You never get a second chance to make a first impression, but apparently you can fall in love with the same person twice, because that’s exactly what happens to the most ‘gooey-in-love’ couple in Chicago, in director Michael Sucsy’s The Vow.
After being married for four years and living a decidedly bohemian life (she’s a sculptor, he runs a hipster recording studio), a late night car crash lands Leo (Channing Tatum) and Paige (Rachel McAdams) in the hospital. He recovers, but she spends several weeks in a coma, only to wake up with no short-term memory; she thinks he’s her doctor.
As it happens, Paige had scrapped her upper-class, white bread life of law school and being engaged to Jeremy (Scott Speedman) just before she met Leo the first time. But now those are the only memories she has. And that’s welcome news to her estranged parents (Sam Neill and Jessica Lange), who see it as a chance to bring her back home, literally.
Of course, that leaves little room for Leo in her life, and despite his undying patience, she just can’t wrap her head around being with a person who she has no memory of even meeting.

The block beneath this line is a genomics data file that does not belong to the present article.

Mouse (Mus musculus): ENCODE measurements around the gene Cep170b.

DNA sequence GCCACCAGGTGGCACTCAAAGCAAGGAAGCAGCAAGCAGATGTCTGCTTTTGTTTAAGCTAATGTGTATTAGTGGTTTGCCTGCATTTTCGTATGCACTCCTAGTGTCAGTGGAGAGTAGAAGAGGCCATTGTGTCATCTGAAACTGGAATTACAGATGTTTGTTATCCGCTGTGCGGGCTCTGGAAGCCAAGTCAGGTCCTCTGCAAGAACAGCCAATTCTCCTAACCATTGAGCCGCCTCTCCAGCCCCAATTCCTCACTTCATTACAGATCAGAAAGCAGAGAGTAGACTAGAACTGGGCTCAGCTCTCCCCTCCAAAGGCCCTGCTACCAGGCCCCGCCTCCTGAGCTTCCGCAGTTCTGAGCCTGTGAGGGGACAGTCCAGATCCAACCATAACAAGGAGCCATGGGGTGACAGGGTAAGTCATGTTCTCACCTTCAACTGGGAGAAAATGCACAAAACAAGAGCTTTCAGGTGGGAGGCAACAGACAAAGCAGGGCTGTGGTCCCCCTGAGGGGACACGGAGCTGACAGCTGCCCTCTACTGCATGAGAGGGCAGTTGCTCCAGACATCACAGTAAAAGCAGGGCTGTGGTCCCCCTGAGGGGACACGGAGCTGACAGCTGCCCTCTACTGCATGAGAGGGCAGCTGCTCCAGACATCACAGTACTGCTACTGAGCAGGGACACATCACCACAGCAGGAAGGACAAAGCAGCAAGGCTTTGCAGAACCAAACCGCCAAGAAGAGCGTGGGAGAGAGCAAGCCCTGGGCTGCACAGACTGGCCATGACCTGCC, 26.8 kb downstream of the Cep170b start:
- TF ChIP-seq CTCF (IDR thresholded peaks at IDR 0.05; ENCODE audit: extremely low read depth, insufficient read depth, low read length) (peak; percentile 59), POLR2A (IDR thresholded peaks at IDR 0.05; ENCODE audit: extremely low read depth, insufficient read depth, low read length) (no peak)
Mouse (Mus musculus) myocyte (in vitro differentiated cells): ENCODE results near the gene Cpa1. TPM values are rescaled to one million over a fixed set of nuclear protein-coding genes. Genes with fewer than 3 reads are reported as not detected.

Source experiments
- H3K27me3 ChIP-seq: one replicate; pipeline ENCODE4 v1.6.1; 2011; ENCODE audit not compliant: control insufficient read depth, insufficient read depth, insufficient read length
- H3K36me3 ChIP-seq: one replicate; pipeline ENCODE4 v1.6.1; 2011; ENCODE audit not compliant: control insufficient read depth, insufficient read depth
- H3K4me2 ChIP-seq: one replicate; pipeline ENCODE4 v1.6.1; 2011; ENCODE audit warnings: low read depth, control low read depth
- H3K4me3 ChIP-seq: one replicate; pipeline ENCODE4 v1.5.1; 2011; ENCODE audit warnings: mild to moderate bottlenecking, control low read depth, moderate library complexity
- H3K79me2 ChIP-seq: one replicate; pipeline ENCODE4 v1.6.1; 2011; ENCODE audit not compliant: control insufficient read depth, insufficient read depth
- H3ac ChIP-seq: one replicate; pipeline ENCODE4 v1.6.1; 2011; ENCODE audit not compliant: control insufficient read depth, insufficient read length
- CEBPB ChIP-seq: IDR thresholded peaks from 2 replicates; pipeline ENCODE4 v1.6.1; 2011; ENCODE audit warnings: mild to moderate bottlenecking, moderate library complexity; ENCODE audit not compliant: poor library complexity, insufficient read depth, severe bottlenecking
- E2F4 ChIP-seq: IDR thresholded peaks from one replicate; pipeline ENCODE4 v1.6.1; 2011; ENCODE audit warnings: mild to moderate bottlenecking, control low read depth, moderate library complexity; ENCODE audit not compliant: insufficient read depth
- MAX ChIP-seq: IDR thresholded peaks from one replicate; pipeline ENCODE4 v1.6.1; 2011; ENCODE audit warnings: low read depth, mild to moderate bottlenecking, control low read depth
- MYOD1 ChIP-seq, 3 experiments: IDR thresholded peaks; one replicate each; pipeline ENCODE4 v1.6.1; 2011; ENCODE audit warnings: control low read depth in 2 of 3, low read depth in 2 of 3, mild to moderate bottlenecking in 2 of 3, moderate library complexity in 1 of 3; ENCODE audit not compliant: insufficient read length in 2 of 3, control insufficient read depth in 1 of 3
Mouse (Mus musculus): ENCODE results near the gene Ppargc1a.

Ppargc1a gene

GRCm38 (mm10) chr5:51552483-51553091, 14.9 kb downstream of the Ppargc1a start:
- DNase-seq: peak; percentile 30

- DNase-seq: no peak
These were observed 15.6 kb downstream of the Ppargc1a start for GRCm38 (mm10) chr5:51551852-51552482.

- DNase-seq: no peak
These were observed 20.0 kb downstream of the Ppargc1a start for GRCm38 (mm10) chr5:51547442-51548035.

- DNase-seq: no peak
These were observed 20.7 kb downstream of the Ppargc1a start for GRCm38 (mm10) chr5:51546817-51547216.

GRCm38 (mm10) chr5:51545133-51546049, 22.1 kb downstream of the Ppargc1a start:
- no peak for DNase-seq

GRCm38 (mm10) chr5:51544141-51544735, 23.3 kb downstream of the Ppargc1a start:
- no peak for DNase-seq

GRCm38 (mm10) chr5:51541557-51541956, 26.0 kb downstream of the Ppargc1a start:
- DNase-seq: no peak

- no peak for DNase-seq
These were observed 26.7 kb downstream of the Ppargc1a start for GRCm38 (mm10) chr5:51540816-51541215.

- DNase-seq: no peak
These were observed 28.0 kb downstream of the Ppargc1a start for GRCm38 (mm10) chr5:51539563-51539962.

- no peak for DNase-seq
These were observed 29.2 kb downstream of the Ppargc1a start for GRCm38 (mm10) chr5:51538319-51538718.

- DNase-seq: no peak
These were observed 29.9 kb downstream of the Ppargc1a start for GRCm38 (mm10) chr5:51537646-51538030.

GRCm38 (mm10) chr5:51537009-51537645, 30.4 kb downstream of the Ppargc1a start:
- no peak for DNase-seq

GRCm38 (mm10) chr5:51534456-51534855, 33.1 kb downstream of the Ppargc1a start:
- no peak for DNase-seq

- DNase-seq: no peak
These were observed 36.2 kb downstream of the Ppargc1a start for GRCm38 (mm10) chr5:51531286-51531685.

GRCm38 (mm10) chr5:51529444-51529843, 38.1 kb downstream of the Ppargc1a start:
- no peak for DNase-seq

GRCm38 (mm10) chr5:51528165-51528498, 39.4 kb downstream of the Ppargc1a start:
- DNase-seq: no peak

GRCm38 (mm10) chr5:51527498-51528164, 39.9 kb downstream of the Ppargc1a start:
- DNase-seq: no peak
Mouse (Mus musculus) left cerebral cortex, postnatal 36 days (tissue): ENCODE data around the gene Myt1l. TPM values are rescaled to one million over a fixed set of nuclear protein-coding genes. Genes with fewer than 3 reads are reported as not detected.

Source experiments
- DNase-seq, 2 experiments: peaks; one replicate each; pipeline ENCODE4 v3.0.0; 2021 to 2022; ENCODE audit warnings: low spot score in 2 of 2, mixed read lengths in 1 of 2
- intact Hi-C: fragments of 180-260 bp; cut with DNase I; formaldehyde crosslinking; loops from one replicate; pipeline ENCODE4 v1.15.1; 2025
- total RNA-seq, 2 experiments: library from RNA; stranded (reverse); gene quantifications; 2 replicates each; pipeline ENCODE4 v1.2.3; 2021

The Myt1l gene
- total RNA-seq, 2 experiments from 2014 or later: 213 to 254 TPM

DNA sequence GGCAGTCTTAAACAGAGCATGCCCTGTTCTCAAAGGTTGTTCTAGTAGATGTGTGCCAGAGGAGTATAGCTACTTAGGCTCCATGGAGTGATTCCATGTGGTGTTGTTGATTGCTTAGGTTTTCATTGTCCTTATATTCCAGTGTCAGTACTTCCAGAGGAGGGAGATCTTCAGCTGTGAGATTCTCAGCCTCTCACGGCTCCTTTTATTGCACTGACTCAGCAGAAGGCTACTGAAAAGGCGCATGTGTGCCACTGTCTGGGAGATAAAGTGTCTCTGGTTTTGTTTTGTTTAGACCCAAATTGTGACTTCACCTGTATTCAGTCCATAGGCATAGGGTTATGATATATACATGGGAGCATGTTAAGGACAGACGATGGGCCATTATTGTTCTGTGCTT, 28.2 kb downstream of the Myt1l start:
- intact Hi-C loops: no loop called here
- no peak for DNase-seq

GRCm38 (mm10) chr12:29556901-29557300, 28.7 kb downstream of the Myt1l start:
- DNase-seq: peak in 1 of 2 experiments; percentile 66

Loosely inspired by the real-life story of Kim and Krickett Carpenter, The Vow is ripped straight from the Nicholas Sparks playbook. Leo and Paige are both about the prettiest things you’ve ever seen (and, yes, he spends more time shirtless than clothed), there are plenty of super-sweet moments (he asks her to move in by spelling it out in blueberries during breakfast), and the tension is kept at such a low level that you won’t doubt for a moment that these two will be able find their way through this mess and find love again.
Tatum and McAdams share a pretty decent chemistry (or lack thereof, when it’s needed), but she is so completely radiant and charming that she actually swipes the movie right out from under him. And Neill and Lange are both fine in their roles, but they’re done a huge disservice by the screenplay (credited to no less than five people) which relegates them both to little more than snake oil salesmen.
Sucsy (HBO’s Grey Gardens) does a fine job putting together the requisite mid-February date movie, and it’s doubtful anyone (especially those of the female persuasion) will leave the theater disappointed, but with a little more thought, The Vow could have made quite an impression.